“It’s part of the job.”
“I just wanted to understand your motivation behind it. I’d rather have things that way than be a coward.”
She was always strong, always determined, and I was proud of her. “I hope you can enjoy Aleksey. And I hope you can appreciate Doctor Scully.”
“Scully…” she sneered. “Why are you wasting my time by sending me to a shrink?”
“I’ve put you through a lot. You don’t even realize some of the things that happened to you in your childhood. Dr. Scully can help you with all of that, if you’ll let her.”
“You know I have trust issues.”
“Yeah, I know that. But I also know you’ll figure out who to trust when the time is right.”
She took a breath. “Falling from that cliff in Afghanistan…and shattering my ankle…those things happen in my line of work. The assailant won’t kill anyone else, and I’m walking better than anyone expected. Sometimes I can’t even tell I was injured. The pain doesn’t bother me. But not working…well, I have a hard time with that.”
“I understand. But sometimes things happen for a reason. Sometimes people get on the wrong track and they need something monumental to get them onto the right one.”
“How is fighting terrorism the ‘wrong track’?”
“It was starting to suck the life out of you,” I explained.
“Am I going to get my career back?” Before I could answer, she said, “I want to rephrase the question. Are you going to continue to dangle carrots in front of me or are you going to let me do what I’m made to do?”
“Yes.” I knew toying with her was dangerous. But for some strange reason, I couldn’t resist.
“To the latter?”
“Yes,” I smiled, finally giving her something. I owed her that.
“Thank you,” she actually smiled back. But I knew the smile wasn’t for me. It was because she was glad she was going to be fighting injustice again. It was, after all, her life.
“For the answer or for letting you get ‘back on track’?”
“Yes,” she said, and quite glibly at that. Then her face changed, a sort of satisfaction came over it. “I just thought of another way we’re alike. Neither one of us seems to ‘play well with others’.”
She was right about that. I got the feeling that the interview was almost over. I wanted to hug her, but that kind of thing would only make her feel awkward. And I’d already done enough to her. I wanted to tell her that I was always with her, but she didn’t need that kind of reinforcement – she’d probably roll her eyes at it. What could I say before we parted ways that would let her know how much I admired her? I was a big wuss, and she was a rock.
“Hey, writer lady,” she said with a single nod, “are we done here? I have a hockey game to get to.”
“You don’t have any other questions for me?”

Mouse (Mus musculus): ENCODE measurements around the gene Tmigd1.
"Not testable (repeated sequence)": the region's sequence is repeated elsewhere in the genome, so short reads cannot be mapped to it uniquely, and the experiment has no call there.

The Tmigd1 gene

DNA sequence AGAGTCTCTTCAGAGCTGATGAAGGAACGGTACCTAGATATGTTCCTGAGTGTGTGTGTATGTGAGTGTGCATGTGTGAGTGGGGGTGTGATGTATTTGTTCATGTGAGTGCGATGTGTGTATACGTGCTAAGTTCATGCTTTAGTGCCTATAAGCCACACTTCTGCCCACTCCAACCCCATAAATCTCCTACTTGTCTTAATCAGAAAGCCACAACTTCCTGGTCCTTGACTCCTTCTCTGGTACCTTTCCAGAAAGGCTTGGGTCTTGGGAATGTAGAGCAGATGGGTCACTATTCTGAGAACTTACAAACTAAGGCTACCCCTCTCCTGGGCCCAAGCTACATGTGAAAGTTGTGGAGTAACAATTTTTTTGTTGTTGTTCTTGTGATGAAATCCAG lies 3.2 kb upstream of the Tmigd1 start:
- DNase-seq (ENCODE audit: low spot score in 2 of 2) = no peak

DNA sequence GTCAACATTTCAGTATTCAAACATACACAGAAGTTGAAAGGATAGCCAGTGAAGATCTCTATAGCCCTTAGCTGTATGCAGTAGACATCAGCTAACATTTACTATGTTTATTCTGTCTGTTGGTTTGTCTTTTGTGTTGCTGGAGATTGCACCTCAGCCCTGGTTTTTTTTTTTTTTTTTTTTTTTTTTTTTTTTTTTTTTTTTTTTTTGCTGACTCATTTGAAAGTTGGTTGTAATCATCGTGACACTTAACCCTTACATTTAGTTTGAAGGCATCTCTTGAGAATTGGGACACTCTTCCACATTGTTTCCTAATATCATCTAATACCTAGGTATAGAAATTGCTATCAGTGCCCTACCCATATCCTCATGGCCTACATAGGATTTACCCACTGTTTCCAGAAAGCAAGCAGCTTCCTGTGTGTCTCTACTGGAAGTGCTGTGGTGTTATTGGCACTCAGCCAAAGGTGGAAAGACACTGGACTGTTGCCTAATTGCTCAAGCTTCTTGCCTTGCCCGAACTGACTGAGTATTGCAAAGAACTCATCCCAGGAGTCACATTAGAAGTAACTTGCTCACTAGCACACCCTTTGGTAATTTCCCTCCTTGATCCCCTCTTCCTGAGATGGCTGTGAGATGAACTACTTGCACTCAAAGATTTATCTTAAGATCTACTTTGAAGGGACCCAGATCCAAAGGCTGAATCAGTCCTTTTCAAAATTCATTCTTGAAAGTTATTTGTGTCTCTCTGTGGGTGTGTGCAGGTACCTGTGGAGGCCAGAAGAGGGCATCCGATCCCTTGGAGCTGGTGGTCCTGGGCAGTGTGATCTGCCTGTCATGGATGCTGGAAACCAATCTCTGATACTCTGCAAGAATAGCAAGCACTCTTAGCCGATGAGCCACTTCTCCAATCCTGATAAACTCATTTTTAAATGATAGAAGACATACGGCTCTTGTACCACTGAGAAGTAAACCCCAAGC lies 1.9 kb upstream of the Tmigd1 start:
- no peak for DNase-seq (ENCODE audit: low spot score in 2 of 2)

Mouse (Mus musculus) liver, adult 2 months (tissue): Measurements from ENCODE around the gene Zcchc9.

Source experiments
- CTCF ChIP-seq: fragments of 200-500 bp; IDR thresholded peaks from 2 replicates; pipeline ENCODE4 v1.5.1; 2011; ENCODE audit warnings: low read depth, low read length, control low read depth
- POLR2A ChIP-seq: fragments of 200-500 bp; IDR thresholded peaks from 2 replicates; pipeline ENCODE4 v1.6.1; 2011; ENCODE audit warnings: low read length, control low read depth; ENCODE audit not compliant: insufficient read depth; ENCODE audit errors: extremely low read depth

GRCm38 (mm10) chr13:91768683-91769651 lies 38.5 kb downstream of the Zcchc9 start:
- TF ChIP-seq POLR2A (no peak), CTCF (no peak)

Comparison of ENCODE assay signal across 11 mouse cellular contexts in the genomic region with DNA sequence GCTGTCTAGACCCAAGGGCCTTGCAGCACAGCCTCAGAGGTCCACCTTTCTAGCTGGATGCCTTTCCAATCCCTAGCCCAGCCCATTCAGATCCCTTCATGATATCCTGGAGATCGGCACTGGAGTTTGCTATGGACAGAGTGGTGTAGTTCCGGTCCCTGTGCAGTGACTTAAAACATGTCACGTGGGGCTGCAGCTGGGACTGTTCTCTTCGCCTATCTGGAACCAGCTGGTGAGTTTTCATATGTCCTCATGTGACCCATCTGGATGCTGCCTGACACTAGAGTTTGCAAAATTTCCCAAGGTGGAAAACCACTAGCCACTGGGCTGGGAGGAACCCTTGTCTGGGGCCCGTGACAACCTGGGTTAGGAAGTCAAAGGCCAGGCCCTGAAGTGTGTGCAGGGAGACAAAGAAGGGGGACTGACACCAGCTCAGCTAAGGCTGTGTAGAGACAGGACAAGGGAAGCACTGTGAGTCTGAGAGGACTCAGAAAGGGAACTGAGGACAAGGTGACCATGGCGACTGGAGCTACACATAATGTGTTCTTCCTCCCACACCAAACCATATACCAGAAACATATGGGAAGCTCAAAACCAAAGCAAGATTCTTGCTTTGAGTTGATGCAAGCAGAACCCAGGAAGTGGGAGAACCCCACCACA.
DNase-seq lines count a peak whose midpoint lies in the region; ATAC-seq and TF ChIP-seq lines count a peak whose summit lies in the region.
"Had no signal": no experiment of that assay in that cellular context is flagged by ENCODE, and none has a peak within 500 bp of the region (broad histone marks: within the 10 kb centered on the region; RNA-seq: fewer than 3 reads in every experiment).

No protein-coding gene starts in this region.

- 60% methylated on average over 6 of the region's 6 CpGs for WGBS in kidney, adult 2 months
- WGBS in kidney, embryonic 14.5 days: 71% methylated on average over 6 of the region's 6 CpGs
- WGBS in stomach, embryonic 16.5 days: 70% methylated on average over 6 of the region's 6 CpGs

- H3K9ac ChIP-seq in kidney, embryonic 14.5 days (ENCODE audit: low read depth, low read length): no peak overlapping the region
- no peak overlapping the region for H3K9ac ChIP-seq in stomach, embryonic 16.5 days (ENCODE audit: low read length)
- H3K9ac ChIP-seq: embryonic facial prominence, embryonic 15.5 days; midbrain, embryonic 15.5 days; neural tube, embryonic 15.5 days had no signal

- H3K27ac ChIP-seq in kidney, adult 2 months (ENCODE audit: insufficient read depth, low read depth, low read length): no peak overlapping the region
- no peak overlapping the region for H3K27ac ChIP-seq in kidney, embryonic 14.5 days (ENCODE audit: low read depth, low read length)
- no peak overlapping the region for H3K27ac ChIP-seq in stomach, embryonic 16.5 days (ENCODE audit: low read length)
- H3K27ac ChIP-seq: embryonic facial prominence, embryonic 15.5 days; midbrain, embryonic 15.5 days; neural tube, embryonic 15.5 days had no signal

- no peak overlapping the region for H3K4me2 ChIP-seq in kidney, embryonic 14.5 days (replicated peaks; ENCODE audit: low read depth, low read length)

She blinked. “Yes, one more actually.” A pause preceded, “Is your life as good as mine?”
I was flabbergasted: paralysed by so many thoughts that they morphed into blankness. “What?” I said with nearly a double-take.
“Other than my ankle, I’m in excellent physical condition, I do basically whatever I want, I’m extremely comfortable financially, I have a fantastic mountain home on the West Coast and my penthouse in New York City…and the only thing I really have to worry about is going back to work. Do you have it that well?”
“Why do you ask?” I really didn’t know what else to say, and that kind of popped out.
“Your shoes are quite worn which tells me that you can’t afford new ones. The skin on the tops of your hands looks dry, and your fingernails aren’t all the same length, indicating that you do chores, wash your hands a lot and don’t take the time to take care of them. Your eyelids have a tinge of yellow – so your liver isn’t as healthy as it should be. You look tired, and borderline anemic.” She cocked her head, and those waves of silken brown hair shone gold under the overhead lights.
She was an amazing profiler. Everything she said was spot on. “No. I don’t have quite the life you do.”
“I’m sorry to hear that,” she replied after studying me for a moment longer. “Take care of that liver. I’ve got more for you to document.”
“That you do,” I smiled, knowing in her own indubitable way, what she was really trying to say. “Tell Aleksey I said hello.”
“I will. And please thank Rose for this opportunity to go one-on-one with you. I’d originally thought it was a bad idea, but it worked out.” She effortlessly pushed herself up from the chair and headed towards the door.
Although I constantly hear her voice in my head, seeing her in this way was so different. I wanted to say or do something…the ‘just right’ thing… more for me than for her. Her sophistication made me feel like a dork in comparison. “Special Agent Night,” I blurted as she opened the door.
She turned slightly and looked at me. I stood, straightening my posture as tall as I could, then gave her my best possible Navy salute. “It’s an honor to know you.”
“Likewise,” she said, saluting back. And then she was gone.